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Publications Based on SOEP Data: SOEPlit

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  • Associations of socioeconomic disparities with buccal DNA-methylation measures of biological aging

    Individuals who are socioeconomically disadvantaged are at increased risk for aging-related diseases and perform less well on tests of cognitive function. The weathering hypothesis proposes that these disparities in physical and cognitive health arise from an acceleration of biological processes of aging. Theories of how life adversity is biologically embedded identify epigenetic alterations, including ...

    In: Clinical Epigenetics 15 (2023), 1, 70 | Laurel Raffington, Ted Schwaba, Muna Aikins, David Richter, Gert G. Wagner, Kathryn Paige Harden, Daniel W. Belsky, Elliot M. Tucker-Drob
  • The Big Five Personality Dimensions in Large-Scale Surveys: An Overview of 25 German Data Sets for Personality Research

    In recent decades, the number of large-scale surveys that have included measures of the Big Five personality traits in their standard questionnaires has grown sharply both in Germany and internationally. Consequently, a vast, heterogeneous, high-quality data base is now readily available to personality psychologists for secondary analyses. In this paper, we provide an overview of 25 public large-scale ...

    In: Personality Science 4 (2023), 1-25 | Beatrice Rammstedt, Lena Roemer, Julie Mutschler, Clemens Lechner
  • Work hour mismatches and sickness absence and the moderating role of human resource practices: Evidence from Germany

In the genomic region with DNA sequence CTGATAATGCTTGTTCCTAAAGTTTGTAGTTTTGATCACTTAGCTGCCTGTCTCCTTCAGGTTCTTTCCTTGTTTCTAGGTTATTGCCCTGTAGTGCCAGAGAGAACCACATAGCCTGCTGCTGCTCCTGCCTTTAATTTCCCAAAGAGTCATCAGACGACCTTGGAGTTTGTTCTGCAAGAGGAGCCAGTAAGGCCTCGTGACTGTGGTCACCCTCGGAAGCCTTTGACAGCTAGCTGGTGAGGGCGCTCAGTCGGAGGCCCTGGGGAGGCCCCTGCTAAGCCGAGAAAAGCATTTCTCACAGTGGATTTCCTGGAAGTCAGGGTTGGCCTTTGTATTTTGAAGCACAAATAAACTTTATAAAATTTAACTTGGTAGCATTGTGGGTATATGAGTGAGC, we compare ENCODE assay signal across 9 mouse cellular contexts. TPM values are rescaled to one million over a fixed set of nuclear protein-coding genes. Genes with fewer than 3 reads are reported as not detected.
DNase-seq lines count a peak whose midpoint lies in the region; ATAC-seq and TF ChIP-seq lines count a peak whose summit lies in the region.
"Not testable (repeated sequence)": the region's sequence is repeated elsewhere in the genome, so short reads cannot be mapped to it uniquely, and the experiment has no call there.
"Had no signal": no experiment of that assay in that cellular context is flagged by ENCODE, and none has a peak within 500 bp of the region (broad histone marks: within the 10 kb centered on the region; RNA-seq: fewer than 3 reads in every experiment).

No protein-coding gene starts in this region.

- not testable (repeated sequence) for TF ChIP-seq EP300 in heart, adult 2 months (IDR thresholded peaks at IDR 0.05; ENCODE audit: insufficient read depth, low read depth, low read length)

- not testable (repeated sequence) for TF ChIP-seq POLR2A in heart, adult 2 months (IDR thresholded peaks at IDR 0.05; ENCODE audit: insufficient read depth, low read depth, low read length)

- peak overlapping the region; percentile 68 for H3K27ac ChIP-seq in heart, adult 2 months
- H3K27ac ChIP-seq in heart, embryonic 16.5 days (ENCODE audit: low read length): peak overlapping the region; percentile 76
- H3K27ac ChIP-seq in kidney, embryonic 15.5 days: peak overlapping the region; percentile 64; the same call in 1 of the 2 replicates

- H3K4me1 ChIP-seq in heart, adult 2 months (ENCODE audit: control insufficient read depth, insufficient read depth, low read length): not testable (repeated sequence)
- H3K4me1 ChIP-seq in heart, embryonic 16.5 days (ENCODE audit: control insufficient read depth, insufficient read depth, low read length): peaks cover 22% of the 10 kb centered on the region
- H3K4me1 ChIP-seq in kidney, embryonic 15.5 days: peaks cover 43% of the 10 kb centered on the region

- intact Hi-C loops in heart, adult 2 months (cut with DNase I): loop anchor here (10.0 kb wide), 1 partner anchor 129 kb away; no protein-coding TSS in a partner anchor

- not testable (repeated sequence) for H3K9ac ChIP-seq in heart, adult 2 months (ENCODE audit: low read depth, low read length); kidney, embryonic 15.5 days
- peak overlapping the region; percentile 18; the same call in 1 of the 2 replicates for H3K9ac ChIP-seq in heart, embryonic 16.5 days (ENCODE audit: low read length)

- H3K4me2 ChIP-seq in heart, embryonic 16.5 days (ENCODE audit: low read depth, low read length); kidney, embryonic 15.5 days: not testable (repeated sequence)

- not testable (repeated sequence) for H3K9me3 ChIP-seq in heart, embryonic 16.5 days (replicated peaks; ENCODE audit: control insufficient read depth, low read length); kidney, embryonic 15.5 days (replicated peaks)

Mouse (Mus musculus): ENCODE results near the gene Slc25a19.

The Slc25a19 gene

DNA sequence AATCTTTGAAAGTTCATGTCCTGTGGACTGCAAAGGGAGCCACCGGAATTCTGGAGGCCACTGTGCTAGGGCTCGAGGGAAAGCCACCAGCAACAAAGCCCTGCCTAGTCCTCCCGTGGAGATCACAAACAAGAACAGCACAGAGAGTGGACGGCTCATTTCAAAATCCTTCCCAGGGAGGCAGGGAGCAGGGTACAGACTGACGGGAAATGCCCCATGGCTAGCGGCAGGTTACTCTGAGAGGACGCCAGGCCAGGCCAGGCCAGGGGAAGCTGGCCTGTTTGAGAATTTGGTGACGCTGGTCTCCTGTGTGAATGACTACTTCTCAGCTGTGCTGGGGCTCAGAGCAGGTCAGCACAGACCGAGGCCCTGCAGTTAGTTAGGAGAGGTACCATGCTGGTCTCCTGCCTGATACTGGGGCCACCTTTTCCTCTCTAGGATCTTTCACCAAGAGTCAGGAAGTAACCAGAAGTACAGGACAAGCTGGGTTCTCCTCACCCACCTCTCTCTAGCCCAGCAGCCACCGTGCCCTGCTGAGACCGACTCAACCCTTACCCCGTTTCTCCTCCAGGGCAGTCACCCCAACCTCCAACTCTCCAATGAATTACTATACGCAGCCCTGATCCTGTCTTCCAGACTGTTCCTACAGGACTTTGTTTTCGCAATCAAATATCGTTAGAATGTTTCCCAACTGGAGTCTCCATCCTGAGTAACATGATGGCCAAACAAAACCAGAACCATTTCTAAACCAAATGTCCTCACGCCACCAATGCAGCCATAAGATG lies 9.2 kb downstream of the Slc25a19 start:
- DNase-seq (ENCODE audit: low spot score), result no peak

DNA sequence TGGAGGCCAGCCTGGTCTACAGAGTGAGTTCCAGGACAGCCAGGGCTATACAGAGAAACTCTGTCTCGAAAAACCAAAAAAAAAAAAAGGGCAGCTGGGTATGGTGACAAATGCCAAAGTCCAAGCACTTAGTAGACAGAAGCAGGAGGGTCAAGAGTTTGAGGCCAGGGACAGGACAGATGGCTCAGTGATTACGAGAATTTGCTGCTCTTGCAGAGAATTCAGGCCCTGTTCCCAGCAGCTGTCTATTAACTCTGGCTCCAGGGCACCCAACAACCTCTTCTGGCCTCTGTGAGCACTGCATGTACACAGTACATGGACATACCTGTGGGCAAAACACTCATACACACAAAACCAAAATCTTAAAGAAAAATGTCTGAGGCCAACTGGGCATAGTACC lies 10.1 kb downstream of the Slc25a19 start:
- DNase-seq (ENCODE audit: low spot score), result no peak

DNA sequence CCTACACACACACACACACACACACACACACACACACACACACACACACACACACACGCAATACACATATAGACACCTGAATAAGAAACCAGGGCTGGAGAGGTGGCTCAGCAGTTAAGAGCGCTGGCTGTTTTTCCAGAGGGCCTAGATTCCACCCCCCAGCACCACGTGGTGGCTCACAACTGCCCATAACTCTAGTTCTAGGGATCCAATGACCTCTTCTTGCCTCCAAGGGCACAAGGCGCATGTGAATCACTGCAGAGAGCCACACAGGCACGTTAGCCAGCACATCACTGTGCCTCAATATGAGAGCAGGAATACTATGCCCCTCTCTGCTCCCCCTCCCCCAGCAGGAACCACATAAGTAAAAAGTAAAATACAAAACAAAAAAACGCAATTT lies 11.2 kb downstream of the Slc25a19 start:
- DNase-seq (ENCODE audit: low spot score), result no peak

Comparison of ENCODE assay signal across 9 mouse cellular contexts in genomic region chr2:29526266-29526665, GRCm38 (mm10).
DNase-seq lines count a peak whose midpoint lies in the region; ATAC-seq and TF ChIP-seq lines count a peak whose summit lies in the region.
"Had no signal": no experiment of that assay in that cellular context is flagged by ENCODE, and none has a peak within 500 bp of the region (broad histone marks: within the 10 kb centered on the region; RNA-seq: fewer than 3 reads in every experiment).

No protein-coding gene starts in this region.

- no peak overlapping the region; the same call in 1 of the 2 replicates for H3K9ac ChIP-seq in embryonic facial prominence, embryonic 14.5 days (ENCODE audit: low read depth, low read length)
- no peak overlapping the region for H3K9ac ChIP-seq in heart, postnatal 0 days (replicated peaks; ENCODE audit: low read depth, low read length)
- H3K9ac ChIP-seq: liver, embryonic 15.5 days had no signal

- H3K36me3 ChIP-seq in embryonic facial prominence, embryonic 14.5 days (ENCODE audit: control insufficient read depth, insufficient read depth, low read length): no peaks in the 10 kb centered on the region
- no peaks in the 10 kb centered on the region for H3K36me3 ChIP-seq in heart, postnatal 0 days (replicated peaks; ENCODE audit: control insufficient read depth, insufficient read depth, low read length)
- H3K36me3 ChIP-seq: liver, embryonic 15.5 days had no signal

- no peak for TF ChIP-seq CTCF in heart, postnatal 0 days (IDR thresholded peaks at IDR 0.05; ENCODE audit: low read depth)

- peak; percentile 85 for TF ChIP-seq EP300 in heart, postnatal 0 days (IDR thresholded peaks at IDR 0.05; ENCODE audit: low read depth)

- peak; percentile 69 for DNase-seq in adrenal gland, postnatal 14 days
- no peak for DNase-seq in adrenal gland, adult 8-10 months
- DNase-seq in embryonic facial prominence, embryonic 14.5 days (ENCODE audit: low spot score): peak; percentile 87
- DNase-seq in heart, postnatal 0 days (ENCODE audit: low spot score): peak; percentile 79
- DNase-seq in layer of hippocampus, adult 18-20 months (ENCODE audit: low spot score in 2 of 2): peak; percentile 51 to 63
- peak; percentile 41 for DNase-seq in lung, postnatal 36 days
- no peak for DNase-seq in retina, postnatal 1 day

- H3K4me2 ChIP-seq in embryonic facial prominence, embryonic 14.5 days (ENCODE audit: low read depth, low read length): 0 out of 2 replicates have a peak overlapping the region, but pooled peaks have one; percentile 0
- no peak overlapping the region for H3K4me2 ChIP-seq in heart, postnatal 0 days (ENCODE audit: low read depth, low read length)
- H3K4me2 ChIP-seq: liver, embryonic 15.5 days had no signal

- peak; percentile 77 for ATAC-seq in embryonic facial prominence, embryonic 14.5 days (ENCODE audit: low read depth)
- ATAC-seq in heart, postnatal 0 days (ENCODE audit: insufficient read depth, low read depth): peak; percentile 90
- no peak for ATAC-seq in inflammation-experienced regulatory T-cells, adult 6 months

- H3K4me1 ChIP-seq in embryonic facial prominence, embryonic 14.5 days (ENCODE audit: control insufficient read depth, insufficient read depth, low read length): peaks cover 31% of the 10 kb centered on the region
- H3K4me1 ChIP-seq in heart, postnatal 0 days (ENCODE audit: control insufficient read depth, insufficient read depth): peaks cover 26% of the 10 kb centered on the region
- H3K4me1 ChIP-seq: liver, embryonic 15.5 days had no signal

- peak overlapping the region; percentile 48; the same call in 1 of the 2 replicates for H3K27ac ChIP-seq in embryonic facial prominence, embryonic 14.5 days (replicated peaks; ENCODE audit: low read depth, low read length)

Working time mismatches – and especially overemployment – continue to be a highly relevant topic in German legislation, business practice and in research. However, it has been rather neglected in empirical absenteeism research. Therefore, the aim of this study is to examine the relationship between contractual overemployment, that is, the difference between contractual and preferred working hours, ...

    In: German Journal of Human Resource Management (online first) (2023), 23970022231193085 | Ricarda Reich
  • The transition to grandparenthood: No consistent evidence for change in the Big Five personality traits and life satisfaction

    Intergenerational relations have received close attention in the context of population aging and increased childcare provision by grandparents. However, few studies have investigated the psychological consequences of becoming a grandparent. In a preregistered test of grandparenthood as a developmental task in middle and older adulthood, we used representative panel data from the Netherlands (N = 563) ...

    In: European Journal of Personality 37 (2023), 5, S. 560-586 | Michael D. Krämer, Manon A. van Scheppingen, William J. Chopik, David Richter
  • A liberalizing effect of happiness? The impact of improvements and deteriorations in different dimensions of subjective well-being on concerns about immigration

    High levels of concerns about immigration pose a threat to the successful integration of immigrants and may even destabilize heterogeneous societies. This study assesses the mechanisms underlying the association between subjective well-being and concerns about immigration. The analyses rely on the German Socio-Economic Panel Study (1999-2017), a long-running data set that follows individuals over time ...